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Today’s guest is Swati Teerdhala! The Tiger at Midnight, her debut novel, is the first book in a young adult fantasy trilogy inspired by Indian history and Hindu mythology. You can read a sample from The Tiger at Midnight on the publisher’s website, and you can read the full book after its release on April 23—tomorrow!

The Tiger at Midnight Cover

The Unlikeable Heroine
Swati Teerdhala

The first time I heard someone call a heroine unlikeable, I was confused. To me, this heroine, Sansa Stark from Game of Thrones, was a character I had been waiting a long time for. I saw her as someone flawed, someone who was simply trying her best.

She starts off as a young girl caught up in her own life and unaware of her surroundings. She was a little selfish, a little naive, a little too trusting. But she was also kind, clever, and tough. Sansa learns and changes over seven seasons, as she grows into a woman. A woman who is complex and so painfully human, I often wanted to cringe and look away in fear that she might expose my own shortcomings. But also a woman so strong in the face of tragedy and terror that she encouraged. Inspired me.

In short, a woman who was real.

That reality spoke to me in a way that was direct and tangible. I felt seen and heard. But this friend of mine complained about all her flaws, saw them as ugly markers of her imperfection and failure as a woman rather than old battle scars from the realities of life.

When I tried to dig into why my friend thought she was unlikeable, I heard something that I’d hear many times again. “She’s too….”

Too loud, too quiet, too emotional, too logical, too cold, too warm, too assertive, too obedient…too much.

As a woman who has constantly been told her entire life that she’s too ‘much’, that hit me deep. It seemed to me that these women, even characters in books, like Katniss Everdeen or Hermione Granger, could never win unless they were able to balance along some imaginary line of likeability solely to keep people’s archaic ideas of how a woman should act intact.

What I learned that day was that an ‘unlikeable heroine’ can be any heroine. And she often is. Women in fantasy get penalized for just about everything you can think of. It’s even worse for diverse women in SFF. Women who challenge stereotypes about their marginalization are also accused of being unlikeable simply for being different.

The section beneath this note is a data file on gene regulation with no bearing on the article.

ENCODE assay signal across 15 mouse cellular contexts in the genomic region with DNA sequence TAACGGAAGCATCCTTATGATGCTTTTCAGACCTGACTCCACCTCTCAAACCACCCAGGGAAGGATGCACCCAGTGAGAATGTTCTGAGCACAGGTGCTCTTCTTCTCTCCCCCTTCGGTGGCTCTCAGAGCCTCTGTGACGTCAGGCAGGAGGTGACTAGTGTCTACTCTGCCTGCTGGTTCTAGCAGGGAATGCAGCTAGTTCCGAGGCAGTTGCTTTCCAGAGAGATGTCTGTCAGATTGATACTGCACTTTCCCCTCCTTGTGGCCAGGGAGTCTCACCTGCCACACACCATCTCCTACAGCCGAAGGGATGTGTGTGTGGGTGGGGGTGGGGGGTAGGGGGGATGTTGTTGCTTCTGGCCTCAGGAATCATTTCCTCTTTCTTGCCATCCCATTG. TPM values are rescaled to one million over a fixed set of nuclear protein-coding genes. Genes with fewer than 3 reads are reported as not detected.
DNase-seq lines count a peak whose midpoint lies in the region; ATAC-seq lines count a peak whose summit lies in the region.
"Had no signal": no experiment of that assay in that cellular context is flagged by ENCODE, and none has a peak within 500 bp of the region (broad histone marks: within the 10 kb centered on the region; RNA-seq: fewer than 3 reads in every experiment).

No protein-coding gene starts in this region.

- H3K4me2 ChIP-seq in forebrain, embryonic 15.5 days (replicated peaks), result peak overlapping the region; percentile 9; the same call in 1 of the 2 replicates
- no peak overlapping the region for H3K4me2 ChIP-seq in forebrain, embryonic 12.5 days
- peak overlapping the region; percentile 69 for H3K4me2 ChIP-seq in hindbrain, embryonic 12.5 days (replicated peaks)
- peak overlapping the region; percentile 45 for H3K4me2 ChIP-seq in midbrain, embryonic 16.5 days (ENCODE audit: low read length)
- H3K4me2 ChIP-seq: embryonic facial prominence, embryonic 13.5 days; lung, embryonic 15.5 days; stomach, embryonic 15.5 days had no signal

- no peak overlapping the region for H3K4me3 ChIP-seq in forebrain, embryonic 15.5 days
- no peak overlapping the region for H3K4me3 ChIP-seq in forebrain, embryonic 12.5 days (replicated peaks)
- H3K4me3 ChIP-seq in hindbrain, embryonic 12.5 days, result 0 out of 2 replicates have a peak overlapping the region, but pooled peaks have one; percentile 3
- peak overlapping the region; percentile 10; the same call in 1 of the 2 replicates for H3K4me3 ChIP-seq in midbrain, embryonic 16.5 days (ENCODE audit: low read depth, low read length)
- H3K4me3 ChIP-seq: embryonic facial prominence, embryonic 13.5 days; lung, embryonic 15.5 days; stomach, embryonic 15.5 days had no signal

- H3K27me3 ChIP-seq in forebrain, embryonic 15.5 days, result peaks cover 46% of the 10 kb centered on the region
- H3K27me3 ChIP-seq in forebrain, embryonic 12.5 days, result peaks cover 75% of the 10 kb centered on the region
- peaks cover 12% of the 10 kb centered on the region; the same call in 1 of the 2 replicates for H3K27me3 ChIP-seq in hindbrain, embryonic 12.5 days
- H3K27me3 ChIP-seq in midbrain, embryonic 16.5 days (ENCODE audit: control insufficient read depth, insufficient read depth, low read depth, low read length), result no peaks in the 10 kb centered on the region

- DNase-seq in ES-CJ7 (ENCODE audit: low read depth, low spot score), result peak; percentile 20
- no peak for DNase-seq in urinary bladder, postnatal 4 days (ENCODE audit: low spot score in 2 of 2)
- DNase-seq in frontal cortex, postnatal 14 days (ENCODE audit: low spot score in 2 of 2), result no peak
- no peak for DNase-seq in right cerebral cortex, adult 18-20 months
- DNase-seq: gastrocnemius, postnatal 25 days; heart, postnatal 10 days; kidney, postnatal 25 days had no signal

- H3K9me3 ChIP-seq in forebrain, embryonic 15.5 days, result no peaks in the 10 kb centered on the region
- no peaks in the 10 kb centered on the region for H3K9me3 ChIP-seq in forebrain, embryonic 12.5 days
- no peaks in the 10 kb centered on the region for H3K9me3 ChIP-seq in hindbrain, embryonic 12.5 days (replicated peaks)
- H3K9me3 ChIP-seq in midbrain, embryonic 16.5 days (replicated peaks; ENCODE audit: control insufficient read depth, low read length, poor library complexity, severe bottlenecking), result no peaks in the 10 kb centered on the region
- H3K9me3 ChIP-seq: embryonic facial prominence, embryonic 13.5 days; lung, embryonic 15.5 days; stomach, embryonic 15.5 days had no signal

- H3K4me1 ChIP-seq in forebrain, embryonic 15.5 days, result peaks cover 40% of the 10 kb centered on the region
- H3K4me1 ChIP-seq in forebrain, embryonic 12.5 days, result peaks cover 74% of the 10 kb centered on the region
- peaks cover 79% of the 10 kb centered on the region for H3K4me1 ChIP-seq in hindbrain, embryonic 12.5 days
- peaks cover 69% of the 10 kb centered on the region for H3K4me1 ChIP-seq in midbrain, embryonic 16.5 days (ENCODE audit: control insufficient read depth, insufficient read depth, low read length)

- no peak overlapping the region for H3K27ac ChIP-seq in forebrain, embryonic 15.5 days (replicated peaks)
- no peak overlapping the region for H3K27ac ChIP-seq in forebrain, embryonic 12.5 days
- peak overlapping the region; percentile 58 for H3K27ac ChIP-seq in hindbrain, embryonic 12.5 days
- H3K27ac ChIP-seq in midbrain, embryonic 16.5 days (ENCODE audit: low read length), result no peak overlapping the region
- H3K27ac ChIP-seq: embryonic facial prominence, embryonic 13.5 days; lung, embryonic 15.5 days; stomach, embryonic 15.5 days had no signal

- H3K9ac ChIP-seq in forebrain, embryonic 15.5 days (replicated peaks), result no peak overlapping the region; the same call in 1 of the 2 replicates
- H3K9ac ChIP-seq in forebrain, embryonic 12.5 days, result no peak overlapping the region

A hero can murder hundreds, but the tiniest hint that there’s more to him than meets the eye and cults of adoration pop up like magical weeds. Just look at The Darkling from Leigh Bardugo’s Grishaverse or Kylo Ren from Star Wars. However, a heroine can get knocked for simply having the gall to be selfish or to not sacrifice herself for another character or the group.

The expectations for a woman are to always put others first, to overcome hardship, to be the emotional glue—and to do it all with a smile. Women in SFF have always been kept to the wings and the moment they step onto the stage as multi-dimensional characters, people are unhappy, shocked that a woman would dare to care about something more than her appeal to others or their perception of her.

Why is being unlikeable the worst thing a woman can be?

Women are raised to care about being liked (or loved) over anything else. And according to society, this can only be achieved through perfection. But in fiction, we have the ability to write women to truth. Proud, shy, serene, angry, fierce, emotional, quiet, loud.

When I wrote Esha, the main character of my novel THE TIGER AT MIDNIGHT, I kept this idea of likeability in my mind at first. Esha is consumed by her desire for revenge after the murder of her parents and she’s dedicated her entire life to avenging them. On a hero, this might be an endearing backstory. But for a heroine, I was aware that this could make her unlikeable.

She could be tossed into the annals of fantasy books, another rage-filled woman who would be reduced to simply being a shrew or a caricature. In my first drafts I wrote her to be softer, kinder, less sharp-edged and sharp-tongued. I changed her character arc over the second and third books as I outlined, trying to ease her over that tightrope of likeability she’d have to walk.

But then I realized that would be untrue to the depths I knew she had and the places she could go if she was only allowed to be herself, as we all should be. And if we, as fiction writers, don’t take the steps to challenge the stories we tell about women, who will?

So I made her angry. Cunning. Loyal. Kind. Ruthless.

A complex and possibly unlikeable heroine. But a real one.

Swati Teerdhala Photo Swati Teerdhala is a storyteller and writer. After graduating from the University of Virginia with a B.S. in Finance and History, she tumbled into the marketing side of the technology industry. She’s passionate about many things, including how to make a proper cup of chai, the right ratio of curd-to-crust in a lemon tart, and diverse representation in the stories we tell. She currently lives in New York City.